A recent survey by ASISA shows that at least 55% of the earning population of South Africa face the real risk of not being able to pay their bills if they can’t work. Misconceptions about the need for income protection, or how accessible it is, stand in the way of many being comprehensively insured if they can no longer work. We dispel some of them here.

In this article you’ll learn:

  • What income protection is.
  • Why income protection is an important part of a comprehensive financial plan.
  • Some misconceptions and the truth about income protection.

Loss of income is the single largest risk we face in our lifetime, notes Sanlam product development actuary Karen Bongers, in the article Why South Africans need income protection. It’s why she suggests discussing your income protection options with a financial expert.

Firstly, what is income protection?

Income protection refers to insurance that specifically caters for income loss resulting from an injury or illness that prevents you from earning a living. “If you get injured or become too sick to work, your living expenses will unfortunately still continue, so it’s important to have this type of cover in place ahead of time,” says Bongers. “Having income protection means you’ll continue receiving an income, as if you were still earning.”

5 Misconceptions about income protection cover – debunked

If you find yourself having any of the below reasons for not getting income protection for yourself, it’s time to take another look at your situation and true income protection needs.

“I’m self-employed”

Working for yourself does not disqualify you from taking out income protection. In fact, this is more reason to ensure your income is protected, since you’re likely to have less of a buffer than those who are employed and whose employers might provide for sick leave.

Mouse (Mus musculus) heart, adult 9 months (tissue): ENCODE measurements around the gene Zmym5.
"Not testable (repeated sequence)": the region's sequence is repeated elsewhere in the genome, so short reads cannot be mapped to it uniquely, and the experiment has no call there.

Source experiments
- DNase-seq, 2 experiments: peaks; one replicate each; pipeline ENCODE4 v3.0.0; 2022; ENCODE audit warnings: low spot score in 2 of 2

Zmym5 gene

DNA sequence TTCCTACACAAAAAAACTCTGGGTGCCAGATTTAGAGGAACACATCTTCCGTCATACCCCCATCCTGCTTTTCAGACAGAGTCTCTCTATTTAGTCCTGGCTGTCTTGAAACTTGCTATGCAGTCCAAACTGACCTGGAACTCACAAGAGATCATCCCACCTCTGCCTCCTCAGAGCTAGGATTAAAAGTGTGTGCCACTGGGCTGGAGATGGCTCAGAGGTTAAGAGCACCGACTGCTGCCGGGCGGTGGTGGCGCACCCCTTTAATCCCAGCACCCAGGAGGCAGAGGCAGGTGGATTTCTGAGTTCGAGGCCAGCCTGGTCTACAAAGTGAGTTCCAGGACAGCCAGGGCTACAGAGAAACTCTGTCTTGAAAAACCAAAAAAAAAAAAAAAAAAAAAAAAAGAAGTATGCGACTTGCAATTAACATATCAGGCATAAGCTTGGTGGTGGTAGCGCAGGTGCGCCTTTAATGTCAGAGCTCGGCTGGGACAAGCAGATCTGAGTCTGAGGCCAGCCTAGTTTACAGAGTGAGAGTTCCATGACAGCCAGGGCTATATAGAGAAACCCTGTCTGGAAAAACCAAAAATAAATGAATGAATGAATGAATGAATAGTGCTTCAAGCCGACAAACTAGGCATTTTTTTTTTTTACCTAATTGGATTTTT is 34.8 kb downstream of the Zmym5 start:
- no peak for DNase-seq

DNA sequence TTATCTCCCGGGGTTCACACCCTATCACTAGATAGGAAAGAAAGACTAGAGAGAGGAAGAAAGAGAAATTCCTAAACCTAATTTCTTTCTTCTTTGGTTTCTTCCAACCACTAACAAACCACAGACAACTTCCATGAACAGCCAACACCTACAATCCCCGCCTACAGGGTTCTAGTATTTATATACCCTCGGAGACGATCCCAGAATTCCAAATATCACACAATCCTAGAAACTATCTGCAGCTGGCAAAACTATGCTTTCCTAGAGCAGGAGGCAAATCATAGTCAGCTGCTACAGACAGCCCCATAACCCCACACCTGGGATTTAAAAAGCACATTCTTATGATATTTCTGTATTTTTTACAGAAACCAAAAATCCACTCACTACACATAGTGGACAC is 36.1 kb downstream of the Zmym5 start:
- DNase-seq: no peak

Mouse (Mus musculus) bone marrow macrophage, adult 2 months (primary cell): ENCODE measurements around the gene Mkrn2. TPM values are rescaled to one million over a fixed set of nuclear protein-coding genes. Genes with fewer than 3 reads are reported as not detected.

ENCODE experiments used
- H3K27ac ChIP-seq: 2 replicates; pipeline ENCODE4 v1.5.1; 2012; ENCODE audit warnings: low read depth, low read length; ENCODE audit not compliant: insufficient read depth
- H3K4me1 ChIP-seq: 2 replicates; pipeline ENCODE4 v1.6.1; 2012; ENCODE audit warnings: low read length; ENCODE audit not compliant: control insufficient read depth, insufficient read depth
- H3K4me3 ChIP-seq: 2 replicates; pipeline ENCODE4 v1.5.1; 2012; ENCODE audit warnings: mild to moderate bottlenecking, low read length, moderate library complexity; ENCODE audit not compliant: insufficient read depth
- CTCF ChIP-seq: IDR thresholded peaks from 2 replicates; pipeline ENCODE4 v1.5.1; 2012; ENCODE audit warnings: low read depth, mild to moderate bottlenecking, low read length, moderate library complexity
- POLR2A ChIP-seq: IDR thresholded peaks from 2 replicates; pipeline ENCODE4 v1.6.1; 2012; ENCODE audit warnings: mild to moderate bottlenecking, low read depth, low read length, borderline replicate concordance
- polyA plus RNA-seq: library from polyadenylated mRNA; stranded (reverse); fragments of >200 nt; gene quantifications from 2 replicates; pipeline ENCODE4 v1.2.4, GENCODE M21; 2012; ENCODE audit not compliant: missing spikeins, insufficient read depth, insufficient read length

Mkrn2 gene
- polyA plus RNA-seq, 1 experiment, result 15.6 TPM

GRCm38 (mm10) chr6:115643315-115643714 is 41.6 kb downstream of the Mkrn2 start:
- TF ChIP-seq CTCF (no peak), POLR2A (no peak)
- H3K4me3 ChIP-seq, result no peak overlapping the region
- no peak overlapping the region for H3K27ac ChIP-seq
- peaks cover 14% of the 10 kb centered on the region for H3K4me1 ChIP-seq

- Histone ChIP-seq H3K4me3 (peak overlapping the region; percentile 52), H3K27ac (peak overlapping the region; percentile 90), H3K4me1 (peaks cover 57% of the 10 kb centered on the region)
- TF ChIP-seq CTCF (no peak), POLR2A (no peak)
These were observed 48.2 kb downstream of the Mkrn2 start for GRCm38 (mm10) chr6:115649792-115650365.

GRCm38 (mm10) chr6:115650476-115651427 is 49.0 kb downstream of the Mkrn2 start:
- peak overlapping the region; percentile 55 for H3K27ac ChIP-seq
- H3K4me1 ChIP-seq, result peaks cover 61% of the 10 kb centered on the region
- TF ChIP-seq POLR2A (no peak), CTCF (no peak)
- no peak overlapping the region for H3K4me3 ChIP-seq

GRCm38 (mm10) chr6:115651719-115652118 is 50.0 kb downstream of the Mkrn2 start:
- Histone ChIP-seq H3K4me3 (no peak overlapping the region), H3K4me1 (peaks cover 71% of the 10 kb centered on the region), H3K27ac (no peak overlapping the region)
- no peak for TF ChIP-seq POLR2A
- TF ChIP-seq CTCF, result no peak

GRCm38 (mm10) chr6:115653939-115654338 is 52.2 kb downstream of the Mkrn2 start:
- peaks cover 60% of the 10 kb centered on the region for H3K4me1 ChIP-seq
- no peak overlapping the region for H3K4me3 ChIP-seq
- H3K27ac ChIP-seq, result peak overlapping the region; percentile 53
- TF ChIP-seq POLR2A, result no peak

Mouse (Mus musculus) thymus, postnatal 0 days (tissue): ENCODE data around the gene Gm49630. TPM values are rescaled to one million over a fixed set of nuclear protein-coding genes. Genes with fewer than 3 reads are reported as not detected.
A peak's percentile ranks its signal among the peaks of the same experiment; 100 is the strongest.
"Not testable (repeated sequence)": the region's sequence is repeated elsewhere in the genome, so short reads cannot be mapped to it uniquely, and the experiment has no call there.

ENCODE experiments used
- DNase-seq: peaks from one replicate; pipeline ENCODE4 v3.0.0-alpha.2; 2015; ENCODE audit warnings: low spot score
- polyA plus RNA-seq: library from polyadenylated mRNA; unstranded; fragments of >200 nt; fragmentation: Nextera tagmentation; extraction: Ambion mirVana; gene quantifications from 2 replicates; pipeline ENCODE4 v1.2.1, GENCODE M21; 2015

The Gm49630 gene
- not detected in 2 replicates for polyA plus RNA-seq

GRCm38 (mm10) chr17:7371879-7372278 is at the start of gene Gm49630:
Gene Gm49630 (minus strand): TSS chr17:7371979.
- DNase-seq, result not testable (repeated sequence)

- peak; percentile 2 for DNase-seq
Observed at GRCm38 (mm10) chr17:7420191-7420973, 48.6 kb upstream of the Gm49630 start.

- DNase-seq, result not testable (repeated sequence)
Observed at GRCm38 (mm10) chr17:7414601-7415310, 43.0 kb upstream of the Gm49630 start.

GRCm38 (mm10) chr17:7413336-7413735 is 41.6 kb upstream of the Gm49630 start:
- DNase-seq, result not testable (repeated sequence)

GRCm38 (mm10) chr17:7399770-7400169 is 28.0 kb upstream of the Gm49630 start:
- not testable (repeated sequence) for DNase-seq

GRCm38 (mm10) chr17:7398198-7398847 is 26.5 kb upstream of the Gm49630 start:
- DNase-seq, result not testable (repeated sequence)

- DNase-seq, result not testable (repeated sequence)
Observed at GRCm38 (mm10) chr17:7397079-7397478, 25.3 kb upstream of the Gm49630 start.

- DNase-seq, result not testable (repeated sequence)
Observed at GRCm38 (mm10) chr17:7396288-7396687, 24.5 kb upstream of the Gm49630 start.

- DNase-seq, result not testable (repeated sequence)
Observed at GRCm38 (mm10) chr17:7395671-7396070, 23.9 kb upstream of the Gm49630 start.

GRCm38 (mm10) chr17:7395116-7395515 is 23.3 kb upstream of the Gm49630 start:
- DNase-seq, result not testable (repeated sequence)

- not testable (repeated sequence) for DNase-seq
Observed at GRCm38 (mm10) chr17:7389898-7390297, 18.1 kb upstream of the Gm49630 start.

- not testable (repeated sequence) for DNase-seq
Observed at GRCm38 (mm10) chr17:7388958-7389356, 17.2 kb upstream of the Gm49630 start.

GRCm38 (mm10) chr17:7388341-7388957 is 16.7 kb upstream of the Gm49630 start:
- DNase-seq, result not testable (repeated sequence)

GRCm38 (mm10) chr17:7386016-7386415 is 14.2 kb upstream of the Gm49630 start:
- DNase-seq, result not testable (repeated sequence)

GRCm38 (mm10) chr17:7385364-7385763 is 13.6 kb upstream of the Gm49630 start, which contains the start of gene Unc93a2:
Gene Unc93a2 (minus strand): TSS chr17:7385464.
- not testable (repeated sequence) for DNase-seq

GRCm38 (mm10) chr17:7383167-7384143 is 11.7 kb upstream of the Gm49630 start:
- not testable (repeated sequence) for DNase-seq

“I already get paid sick leave”

Paid sick leave for employees is usually limited to just 20 to 30 days in a two- to three-year cycle. Once this is used up, an employer would issue unpaid leave.

 “I have a pre-existing condition”

Income protection is a comprehensive type of insurance, which means that it should cater for any type of illness or injury that might prevent you from working. However, if you have a pre-existing condition, you might need to pay a higher premium depending on the type of condition and relative risk to the insurer.

 “It’s too expensive”

Interestingly, taking out income protection in your 20s or 30s would mean you would be paying lower premiums, provided you don’t have any loadings associated with working in a dangerous environment or play a risky sport. A loading is an insurance premium increase due to a factor increasing the risk involved.

Feel in over your head with insurance policy terms? Read this to decode them

Income protection is more affordable – and flexible – than you may think. While you may opt for a plan that covers your after-tax income in full, there are also options to insure less than 100% of your income to make the plan more affordable, while ensuring you’ve taken care of this vital part of life.

You might even say that income protection is less expensive given that it is relatively simple to take out, yet can be used several times over throughout the course of your working life.

“I’m single, so I don’t need it”

Those without dependants often assume that they won’t need income protection. However, as a single person you may well be even more vulnerable. “Income protection is something you should take out as soon as you start working, as it protects you as much as any dependants you may have,” says Bongers.

Article credit The Top 5 Misconceptions About Income Protection | Sanlam Reality

lock case for income protection image